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Volunteer Advocate
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Navigating the Holidays with CF

The holidays are an exciting time of year, but they are also a very busy time and for some people, it can even be quite stressful. The reality is that for everyone, the holidays shake up our routines; but for people with CF who have a complex and time-consuming treatment routine, the holidays can really impact your health. We asked our community of blog contributors how they navigate the holidays:

“For some, the holidays can be the most magical time. I don’t know if it’s the twinkling lights, the Christmas carols, the season of giving or just the overall holiday cheer, but it all seems to bring out the joy in me. Being sick, however, or even just anticipating being sick because of all the colds and flus going around this time of year, always seems to add a huge level of stress to the holidays. So, in my attempt to cope with CF during the holiday season, I began to plan and prepare myself for the possibility of being sick. In doing so, I found I was able to take back a bit of control, and found it helped with feelings of disappointment. I started buying gifts early so I could avoid the busy (and virus-filled) shopping malls; I planned out whatever holiday activities I wanted to do according to how I felt. On those “good energy” days I’d go out to the Christmas craft fairs or holiday festivals, and on my poor energy days I’d catch up on all my favourite holiday movies. Also, I always found that there really wasn’t a better time of year to put on those extra pounds the dietician always seems to be pushing for! Regardless of whether you’re healthy or sick, I think the holidays are bound to be both wonderful and stressful, and those with CF know more than anyone the importance of enjoying each day for what it is. I recently read that people who are grateful tend to be the happiest. Feeling grateful while stuck in the hospital on Christmas, hooked up to tubes and having your day be dictated by the hospital’s schedule is definitely not easy. But keeping perspective and being grateful for what you have, while allowing yourself those days of feeling down, I think, can really help.” – Kim Wood

“This is a question I have not been able to answer. Honestly, I don’t have any answers. I have spent time in the hospital, became ill, over-stressed and exhausted from these holidays and do not have a solution. I know the blog is intended to be encouraging but this is my reality. I do hope you are encouraged in knowing that we don’t have all the answers and that if you do struggle during the holiday season, it is normal.” – Rob Burtch

“The holidays are usually not much different for me than others. However, living with CF certainly has its limitations and reasons to be on top of one’s health for various reasons.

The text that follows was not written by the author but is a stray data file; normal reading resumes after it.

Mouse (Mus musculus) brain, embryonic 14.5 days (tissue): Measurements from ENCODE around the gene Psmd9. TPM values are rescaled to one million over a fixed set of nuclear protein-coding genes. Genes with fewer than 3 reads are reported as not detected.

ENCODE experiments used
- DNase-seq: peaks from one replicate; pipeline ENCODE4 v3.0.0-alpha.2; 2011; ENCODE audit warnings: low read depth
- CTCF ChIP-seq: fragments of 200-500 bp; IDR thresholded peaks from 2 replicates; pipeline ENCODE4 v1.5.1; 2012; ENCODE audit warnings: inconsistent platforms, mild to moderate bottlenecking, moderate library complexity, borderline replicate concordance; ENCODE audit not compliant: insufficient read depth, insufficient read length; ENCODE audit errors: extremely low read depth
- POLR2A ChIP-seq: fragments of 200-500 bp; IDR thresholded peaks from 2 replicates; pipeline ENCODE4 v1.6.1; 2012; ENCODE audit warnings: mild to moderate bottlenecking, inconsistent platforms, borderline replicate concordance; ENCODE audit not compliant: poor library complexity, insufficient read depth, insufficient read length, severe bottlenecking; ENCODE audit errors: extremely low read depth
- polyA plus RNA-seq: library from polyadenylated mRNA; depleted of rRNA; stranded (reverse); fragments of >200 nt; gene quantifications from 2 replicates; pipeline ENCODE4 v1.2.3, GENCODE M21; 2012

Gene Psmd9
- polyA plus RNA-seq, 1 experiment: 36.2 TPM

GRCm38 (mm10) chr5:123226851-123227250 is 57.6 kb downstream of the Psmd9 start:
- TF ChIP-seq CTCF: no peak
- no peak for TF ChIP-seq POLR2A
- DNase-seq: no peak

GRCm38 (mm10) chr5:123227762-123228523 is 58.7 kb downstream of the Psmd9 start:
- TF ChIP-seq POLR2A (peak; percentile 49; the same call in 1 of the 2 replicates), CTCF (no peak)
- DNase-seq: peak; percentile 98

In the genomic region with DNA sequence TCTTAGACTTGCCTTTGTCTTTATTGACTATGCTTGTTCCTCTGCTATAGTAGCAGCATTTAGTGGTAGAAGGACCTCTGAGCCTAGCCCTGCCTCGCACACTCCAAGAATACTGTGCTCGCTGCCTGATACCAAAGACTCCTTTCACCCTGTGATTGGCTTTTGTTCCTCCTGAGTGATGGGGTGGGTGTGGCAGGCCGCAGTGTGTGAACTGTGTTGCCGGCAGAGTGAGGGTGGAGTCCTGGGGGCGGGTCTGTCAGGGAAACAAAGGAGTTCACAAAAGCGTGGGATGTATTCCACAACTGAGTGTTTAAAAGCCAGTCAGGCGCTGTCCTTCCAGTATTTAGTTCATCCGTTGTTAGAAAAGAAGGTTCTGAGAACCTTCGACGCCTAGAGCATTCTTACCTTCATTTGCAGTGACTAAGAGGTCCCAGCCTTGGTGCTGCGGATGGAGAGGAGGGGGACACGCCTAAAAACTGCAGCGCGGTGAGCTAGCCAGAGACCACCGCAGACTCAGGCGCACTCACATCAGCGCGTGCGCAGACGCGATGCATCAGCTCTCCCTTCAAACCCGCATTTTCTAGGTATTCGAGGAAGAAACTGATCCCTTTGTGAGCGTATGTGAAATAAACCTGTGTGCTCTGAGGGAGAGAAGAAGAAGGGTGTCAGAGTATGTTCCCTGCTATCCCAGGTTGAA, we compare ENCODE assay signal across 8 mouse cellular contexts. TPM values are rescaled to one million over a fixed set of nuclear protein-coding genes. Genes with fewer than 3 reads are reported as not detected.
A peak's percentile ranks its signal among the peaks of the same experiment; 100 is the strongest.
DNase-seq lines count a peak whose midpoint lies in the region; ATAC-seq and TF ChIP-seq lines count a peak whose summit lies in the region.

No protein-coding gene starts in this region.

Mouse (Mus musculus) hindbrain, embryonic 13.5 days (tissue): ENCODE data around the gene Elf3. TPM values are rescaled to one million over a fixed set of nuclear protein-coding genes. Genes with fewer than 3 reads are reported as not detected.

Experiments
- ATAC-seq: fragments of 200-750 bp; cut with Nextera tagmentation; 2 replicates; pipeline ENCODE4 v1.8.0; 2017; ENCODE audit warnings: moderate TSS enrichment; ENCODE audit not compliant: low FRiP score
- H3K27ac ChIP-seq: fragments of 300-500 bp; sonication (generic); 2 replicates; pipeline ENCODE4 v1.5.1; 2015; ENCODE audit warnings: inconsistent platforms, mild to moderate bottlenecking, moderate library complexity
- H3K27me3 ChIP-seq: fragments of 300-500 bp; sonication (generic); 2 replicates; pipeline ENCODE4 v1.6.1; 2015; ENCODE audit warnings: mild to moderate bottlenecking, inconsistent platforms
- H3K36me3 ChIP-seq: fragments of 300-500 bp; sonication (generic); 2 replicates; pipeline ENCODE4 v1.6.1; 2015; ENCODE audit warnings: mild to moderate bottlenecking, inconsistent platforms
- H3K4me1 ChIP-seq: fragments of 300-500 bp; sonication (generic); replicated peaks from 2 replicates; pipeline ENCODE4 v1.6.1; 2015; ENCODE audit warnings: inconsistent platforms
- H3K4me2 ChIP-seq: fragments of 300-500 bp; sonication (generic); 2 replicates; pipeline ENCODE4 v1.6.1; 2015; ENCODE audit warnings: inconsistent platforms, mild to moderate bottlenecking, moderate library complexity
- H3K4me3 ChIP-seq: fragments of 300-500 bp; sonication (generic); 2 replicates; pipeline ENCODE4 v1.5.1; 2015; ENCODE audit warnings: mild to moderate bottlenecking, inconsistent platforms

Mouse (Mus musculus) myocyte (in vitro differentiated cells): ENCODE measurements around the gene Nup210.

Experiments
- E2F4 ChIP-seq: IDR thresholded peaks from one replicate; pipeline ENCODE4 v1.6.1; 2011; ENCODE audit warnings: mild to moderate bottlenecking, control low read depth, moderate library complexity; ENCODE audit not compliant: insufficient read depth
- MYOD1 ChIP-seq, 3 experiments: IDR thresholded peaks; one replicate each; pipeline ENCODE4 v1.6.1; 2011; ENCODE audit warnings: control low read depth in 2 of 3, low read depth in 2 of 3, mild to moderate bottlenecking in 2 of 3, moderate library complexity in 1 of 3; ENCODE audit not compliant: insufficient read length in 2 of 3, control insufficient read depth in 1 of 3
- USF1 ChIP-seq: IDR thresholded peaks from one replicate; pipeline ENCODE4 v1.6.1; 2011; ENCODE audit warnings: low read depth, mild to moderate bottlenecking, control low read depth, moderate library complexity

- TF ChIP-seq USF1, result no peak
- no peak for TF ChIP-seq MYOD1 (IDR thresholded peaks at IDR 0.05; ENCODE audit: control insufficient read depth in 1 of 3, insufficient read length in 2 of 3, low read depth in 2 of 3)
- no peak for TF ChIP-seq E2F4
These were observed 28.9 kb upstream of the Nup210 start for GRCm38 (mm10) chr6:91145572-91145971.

The best advice I can give any Cystic is to remain diligent with their treatments, rest needs and limiting accesses. The franticness of the holidays can leave “healthy” people winded and exhausted to say the least, so adding that stress to the needs of cystic fibrosis on top of that can certainly take its toll if you aren’t pacing yourself. I personally don’t get caught up in the insanity of the shopping season, but also try to find a way to perhaps make those extra special visits to friends and family. But that extra effort can also drain you and possibly get you sick. And who wants that during the holidays? Although I’d like to “do it all,” I have to be faithful to myself and my needs and remember to limit my accesses to the best of my ability while still trying to be “normal”. I want to enjoy as many Christmases as possible, so I am diligent with my own care. However, I also give myself permission to enjoy the holidays as much as I can handle. Merry Christmas!” – Tim Vallillee

“People, parties, presents, food and drink, oh my!  Christmas is such a wonderful time of year for celebration and togetherness. HOWEVER, what does it mean for someone with CF?  Parties and socializing can mean greater risk of infection. All that rich food and drink can cause some major gastrointestinal discomfort.  Time for treatments means less time for visiting friends and family.  Tough choices need to make if friends or family are sick.  Is it worth risking illness and possible hospitalization just so you can spend a few minutes with your favorite aunt, uncle, cousin or friend? Let’s face it, having CF sucks!  What makes it even worse is how the disease can isolate us from the people we love the most. So remember to take your treatments and enzymes, get plenty of rest, stay away from people you know are sick and enjoy the season.  My wish for you is for a Happy and Healthy Christmas and fantastic New Year!” – Brenda Chambers-Ivey

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